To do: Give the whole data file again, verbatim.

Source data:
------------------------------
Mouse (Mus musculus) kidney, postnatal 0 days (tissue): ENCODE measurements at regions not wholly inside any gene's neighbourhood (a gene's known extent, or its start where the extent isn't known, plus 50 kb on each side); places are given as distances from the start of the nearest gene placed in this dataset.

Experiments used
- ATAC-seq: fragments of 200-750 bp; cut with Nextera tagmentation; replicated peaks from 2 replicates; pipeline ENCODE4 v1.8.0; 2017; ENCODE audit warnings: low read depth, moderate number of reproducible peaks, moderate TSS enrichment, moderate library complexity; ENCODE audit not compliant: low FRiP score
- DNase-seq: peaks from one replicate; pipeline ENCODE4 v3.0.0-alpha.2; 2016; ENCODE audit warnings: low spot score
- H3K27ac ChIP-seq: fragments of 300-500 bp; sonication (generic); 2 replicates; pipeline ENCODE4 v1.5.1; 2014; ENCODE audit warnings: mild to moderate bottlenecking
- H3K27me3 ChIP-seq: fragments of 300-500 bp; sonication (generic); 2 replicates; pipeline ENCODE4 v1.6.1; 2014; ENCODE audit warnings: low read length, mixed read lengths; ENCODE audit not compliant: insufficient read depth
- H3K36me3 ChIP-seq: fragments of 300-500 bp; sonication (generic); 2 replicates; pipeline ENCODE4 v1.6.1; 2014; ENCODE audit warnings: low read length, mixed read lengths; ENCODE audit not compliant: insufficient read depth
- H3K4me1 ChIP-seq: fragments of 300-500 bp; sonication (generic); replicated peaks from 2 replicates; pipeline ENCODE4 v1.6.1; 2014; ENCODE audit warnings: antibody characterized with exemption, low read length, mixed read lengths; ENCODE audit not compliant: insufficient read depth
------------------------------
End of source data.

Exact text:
Mouse (Mus musculus) kidney, postnatal 0 days (tissue): ENCODE measurements at regions not wholly inside any gene's neighbourhood (a gene's known extent, or its start where the extent isn't known, plus 50 kb on each side); places are given as distances from the start of the nearest gene placed in this dataset.

Experiments used
- ATAC-seq: fragments of 200-750 bp; cut with Nextera tagmentation; replicated peaks from 2 replicates; pipeline ENCODE4 v1.8.0; 2017; ENCODE audit warnings: low read depth, moderate number of reproducible peaks, moderate TSS enrichment, moderate library complexity; ENCODE audit not compliant: low FRiP score
- DNase-seq: peaks from one replicate; pipeline ENCODE4 v3.0.0-alpha.2; 2016; ENCODE audit warnings: low spot score
- H3K27ac ChIP-seq: fragments of 300-500 bp; sonication (generic); 2 replicates; pipeline ENCODE4 v1.5.1; 2014; ENCODE audit warnings: mild to moderate bottlenecking
- H3K27me3 ChIP-seq: fragments of 300-500 bp; sonication (generic); 2 replicates; pipeline ENCODE4 v1.6.1; 2014; ENCODE audit warnings: low read length, mixed read lengths; ENCODE audit not compliant: insufficient read depth
- H3K36me3 ChIP-seq: fragments of 300-500 bp; sonication (generic); 2 replicates; pipeline ENCODE4 v1.6.1; 2014; ENCODE audit warnings: low read length, mixed read lengths; ENCODE audit not compliant: insufficient read depth
- H3K4me1 ChIP-seq: fragments of 300-500 bp; sonication (generic); replicated peaks from 2 replicates; pipeline ENCODE4 v1.6.1; 2014; ENCODE audit warnings: antibody characterized with exemption, low read length, mixed read lengths; ENCODE audit not compliant: insufficient read depth